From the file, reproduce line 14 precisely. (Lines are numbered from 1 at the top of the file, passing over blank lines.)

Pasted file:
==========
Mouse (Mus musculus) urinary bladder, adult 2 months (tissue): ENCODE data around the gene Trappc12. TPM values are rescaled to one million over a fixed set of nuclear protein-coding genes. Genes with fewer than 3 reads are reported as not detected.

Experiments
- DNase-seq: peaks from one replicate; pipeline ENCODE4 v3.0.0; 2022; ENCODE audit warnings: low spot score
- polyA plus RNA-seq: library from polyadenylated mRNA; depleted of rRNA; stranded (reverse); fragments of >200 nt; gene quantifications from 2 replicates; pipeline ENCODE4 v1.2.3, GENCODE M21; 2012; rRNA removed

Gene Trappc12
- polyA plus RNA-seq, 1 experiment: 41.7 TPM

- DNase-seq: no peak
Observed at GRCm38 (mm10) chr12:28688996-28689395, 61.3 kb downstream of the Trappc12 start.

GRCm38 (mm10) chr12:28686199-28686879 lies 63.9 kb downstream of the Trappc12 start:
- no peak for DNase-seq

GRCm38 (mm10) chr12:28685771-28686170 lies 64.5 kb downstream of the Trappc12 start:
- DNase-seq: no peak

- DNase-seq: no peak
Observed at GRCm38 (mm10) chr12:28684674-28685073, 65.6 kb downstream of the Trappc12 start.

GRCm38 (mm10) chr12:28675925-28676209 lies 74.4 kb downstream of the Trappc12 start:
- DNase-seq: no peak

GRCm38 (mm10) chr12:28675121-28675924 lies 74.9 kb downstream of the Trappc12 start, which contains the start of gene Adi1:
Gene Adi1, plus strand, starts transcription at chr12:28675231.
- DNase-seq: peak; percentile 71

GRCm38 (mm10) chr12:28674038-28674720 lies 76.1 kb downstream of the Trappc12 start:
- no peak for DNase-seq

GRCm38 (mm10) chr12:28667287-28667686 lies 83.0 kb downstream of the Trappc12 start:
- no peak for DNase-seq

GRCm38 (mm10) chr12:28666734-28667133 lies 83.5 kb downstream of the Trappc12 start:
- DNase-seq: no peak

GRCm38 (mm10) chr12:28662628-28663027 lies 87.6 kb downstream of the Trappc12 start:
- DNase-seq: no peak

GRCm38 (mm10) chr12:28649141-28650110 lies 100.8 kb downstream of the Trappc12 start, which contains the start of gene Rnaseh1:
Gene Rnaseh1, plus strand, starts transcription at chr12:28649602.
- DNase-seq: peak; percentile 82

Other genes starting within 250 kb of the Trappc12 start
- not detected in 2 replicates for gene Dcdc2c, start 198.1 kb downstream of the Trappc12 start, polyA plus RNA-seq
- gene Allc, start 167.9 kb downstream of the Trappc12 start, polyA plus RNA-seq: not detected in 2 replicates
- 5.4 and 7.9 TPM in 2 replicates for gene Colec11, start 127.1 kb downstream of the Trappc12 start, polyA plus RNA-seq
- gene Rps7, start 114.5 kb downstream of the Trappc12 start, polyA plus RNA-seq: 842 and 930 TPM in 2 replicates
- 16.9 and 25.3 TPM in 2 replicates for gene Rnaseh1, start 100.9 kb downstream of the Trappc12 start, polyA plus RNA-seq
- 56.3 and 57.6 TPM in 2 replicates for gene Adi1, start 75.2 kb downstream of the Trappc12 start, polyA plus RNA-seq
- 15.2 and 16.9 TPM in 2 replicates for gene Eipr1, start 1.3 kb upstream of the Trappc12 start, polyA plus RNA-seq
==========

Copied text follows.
Observed at GRCm38 (mm10) chr12:28684674-28685073, 65.6 kb downstream of the Trappc12 start.